Alex Walton’s four years swimming for the University of Missouri haven’t gone as he expected.
The former Muscatine standout and five-time state champion didn’t lose a race in his last two years of high school swimming. That all changed when he arrived in Columbia, MO.
Walton called his first couple of years at Missouri and in the Southeastern Conference “an eye-opener.”
“You realize really quickly you aren’t the man,” Walton said. “You realize ‘holy crap, everyone here is just as good as me or better.
“You have to work harder than you ever have to have a chance.”
Four years later, as a senior waiting patiently to see if he will qualify for the NCAA Championships, Walton proved he belongs.
The Missouri senior earned a pair of top ten finishes at the SEC Meet in February, the first time he’s done so in his career. He placed sixth in the 400 individual medley in 3:47.29 and seventh in the 200 individual medley in 1:44.36. He also placed 15th in the 200 backstroke in 1:43.78.
As a team, Missouri placed second behind Florida and became only the third team ever to score more than 1,100 points in the meet. Walton remains confident he will have a good enough time in at least one event to qualify for the NCAA Championships, something he missed out on by one spot last season.
“If my career ended today I would be satisfied with where I am,” Walton said.
The Wilton graduate who swam for Muscatine was a three-time All-American in high school. He played a major role in two state titles for the Muskies from 2011-14. Muscatine swimming coach Judd Anderson said Walton, who is listed at 6-foot-5, has always been able to use his height to get a lot of leverage.
In high school that height was a major advantage. In college, it’s the norm. But work ethic is always what set Walton apart from the pack.
“He’s a farm kid who has benefited from building muscle from that hard work,” Anderson said. “I saw a kid who’s a hardworking, not give up kind of guy.”
After an eye-opening freshman campaign, Walton’s sophomore season was off to a good start. In fact, he was right where he wanted to be at that point in his career. After winter training he even had the best time in a dual meet, which “never happens" according to Walton. Then, his season was derailed when he came down with the mumps.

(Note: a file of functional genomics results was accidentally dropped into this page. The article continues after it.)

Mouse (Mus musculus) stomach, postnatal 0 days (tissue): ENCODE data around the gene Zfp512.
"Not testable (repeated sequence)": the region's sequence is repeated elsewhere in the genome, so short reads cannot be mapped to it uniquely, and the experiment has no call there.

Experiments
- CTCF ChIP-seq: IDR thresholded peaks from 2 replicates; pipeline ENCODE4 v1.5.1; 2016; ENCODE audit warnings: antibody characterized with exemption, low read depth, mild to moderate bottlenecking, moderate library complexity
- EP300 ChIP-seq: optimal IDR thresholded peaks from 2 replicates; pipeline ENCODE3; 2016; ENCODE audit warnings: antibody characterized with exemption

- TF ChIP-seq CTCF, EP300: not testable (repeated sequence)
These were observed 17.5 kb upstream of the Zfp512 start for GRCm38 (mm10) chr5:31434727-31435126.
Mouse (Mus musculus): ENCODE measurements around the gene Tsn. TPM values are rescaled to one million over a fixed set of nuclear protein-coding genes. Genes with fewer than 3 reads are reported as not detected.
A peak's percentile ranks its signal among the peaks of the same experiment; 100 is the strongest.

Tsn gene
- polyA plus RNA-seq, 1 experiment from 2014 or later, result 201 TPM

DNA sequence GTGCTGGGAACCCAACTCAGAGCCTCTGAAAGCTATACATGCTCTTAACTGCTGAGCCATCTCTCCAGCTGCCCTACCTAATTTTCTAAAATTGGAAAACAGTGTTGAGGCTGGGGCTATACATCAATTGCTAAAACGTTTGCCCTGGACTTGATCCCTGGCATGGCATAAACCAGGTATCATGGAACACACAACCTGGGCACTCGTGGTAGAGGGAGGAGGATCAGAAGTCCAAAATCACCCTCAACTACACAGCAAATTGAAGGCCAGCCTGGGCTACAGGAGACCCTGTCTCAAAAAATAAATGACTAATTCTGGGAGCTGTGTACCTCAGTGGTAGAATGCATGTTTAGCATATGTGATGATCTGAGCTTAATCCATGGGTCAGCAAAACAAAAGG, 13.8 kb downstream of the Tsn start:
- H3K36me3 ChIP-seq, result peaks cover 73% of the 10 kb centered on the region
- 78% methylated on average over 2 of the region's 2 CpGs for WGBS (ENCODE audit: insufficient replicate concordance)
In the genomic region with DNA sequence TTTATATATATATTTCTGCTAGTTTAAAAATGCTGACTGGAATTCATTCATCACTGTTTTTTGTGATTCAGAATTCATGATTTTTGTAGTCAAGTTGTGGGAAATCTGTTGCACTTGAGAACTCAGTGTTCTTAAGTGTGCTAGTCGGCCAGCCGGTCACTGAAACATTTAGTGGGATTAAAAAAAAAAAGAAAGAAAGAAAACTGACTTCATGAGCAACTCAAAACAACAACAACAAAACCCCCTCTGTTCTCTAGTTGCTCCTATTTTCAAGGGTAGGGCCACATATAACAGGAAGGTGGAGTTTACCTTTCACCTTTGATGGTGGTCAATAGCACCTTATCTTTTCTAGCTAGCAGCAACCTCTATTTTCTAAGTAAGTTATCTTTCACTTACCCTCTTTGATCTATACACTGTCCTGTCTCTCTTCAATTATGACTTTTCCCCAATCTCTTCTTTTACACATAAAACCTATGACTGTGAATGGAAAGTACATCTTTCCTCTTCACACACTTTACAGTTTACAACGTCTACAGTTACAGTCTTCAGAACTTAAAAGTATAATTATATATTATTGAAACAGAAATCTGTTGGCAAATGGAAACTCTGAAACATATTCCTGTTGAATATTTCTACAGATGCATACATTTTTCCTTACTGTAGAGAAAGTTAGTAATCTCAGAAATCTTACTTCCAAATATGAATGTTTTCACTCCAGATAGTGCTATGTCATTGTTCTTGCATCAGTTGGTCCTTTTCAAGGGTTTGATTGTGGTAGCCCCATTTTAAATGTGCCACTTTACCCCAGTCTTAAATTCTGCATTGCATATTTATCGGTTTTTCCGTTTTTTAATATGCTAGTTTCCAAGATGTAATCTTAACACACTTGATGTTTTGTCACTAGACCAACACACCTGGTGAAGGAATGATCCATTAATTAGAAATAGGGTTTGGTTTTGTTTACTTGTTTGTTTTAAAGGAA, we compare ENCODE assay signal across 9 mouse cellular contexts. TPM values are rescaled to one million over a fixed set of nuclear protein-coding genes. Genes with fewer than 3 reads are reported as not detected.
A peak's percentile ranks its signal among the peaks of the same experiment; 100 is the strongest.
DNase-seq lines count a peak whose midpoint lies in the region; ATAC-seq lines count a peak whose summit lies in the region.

“We were coming home and my jaw started hurting,” Walton said. “There was a mumps outbreak on campus and I was joking with my teammates ‘oh, I probably have the mumps now.' I wake up the next morning and I actually had the mumps.
“I could hardly eat for a week. I had to quarantine myself in my room so I didn’t get my other teammates sick. I couldn’t do anything and lost a bunch of weight.”
The journey back from the illness proved difficult but eventually rewarding for Walton. His first breakthrough was at the Mizzou Invite in November of 2017 where he set the school record in the 400 individual medley relay as a junior only to have it broken by a teammate later that season.
Walton thought he was heading toward a trip to the NCAA’s that season. However, he missed the cut by one spot in what was a disappointing end to his season.
“That was a bummer,” Walton said. “I knew I was good enough to make it and if I just kept working hard enough good things would happen.”
Walton says the success at the previous Mizzou Invite gave him confidence heading into his senior season and it showed with his times in the pool. Now, the Missouri standout feels he’s in a “pretty good spot,” to qualify for the NCAA’s.
He will learn of his fate later this week.
Regardless, his former high school coach is thrilled with the way Walton's collegiate career has played out. In addition to a pair of top 10 finishes at SEC’s, Walton ranks second in school history in the 200 individual medley (1:43.83), second in the 400 individual medley (3:44.03) and fifth in the 200 backstroke (1:42.56).
“I’m amazed at the improvement he’s made and some of the times he’s swimming,” Anderson said. “I was hoping he’d have a good career and he’s certainly done that.”